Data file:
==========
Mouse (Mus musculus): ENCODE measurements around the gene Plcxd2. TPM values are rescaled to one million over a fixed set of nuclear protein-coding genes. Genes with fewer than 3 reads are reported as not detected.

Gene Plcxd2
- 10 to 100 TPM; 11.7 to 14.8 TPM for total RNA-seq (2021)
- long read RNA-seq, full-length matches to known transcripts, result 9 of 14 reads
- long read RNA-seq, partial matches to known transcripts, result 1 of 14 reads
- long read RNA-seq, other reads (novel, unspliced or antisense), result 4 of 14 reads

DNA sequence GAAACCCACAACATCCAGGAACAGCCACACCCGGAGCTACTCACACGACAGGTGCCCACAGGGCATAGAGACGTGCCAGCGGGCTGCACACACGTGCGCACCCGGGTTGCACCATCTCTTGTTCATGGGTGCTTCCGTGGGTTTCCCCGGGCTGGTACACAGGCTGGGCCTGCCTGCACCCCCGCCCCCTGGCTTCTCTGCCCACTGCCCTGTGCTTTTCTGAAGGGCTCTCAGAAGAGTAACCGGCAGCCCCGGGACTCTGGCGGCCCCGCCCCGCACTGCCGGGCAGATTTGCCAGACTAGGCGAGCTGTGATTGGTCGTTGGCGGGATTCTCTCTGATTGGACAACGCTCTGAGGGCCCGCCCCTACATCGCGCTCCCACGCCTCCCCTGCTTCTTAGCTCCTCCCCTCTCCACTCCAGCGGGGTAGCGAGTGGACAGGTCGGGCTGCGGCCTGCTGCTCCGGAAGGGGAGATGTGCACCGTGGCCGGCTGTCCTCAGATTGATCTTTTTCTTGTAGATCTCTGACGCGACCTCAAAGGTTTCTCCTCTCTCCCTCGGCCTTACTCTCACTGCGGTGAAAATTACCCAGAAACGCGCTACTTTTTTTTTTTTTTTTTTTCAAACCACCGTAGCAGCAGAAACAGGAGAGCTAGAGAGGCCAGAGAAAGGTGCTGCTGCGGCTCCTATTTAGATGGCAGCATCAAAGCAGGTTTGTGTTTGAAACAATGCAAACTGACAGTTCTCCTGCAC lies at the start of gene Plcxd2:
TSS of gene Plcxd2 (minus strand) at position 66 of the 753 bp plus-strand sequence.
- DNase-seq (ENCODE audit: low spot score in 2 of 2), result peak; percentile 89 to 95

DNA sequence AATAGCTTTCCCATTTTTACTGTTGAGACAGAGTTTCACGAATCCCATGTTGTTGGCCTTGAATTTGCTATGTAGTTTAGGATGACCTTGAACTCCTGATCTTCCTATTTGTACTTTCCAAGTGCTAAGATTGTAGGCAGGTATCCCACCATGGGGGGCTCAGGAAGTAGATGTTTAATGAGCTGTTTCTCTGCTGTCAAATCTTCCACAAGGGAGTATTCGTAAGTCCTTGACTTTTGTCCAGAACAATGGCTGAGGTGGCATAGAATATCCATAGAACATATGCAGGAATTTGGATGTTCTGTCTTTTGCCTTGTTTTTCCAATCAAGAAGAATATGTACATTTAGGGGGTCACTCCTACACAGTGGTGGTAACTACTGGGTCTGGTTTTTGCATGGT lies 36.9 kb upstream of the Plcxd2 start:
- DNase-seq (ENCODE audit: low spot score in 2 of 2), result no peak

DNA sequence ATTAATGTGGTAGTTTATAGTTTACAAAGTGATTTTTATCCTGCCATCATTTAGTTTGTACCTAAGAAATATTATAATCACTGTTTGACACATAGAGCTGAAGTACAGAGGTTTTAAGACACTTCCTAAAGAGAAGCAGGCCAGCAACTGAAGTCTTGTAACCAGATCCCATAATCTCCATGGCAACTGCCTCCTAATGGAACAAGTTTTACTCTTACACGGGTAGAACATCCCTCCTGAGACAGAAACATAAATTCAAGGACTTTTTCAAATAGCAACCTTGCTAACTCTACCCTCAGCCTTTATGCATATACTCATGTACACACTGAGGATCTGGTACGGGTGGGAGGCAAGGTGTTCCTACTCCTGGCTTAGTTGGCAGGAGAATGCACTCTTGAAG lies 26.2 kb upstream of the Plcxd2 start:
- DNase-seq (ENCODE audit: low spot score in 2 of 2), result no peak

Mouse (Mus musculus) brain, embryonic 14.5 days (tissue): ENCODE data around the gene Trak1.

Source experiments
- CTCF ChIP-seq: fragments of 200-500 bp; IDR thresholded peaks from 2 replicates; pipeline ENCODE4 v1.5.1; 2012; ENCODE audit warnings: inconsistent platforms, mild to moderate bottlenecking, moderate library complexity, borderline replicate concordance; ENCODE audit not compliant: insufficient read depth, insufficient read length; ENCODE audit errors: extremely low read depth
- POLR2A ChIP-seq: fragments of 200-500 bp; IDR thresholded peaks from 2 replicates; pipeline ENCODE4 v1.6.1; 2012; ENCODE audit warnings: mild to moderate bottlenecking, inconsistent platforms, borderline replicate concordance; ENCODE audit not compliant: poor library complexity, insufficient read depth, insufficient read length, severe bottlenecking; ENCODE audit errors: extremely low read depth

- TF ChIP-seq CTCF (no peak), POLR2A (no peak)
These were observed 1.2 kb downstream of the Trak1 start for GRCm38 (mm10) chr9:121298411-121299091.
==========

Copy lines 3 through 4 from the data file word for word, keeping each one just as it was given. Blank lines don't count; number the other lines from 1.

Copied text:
- 10 to 100 TPM; 11.7 to 14.8 TPM for total RNA-seq (2021)
- long read RNA-seq, full-length matches to known transcripts, result 9 of 14 reads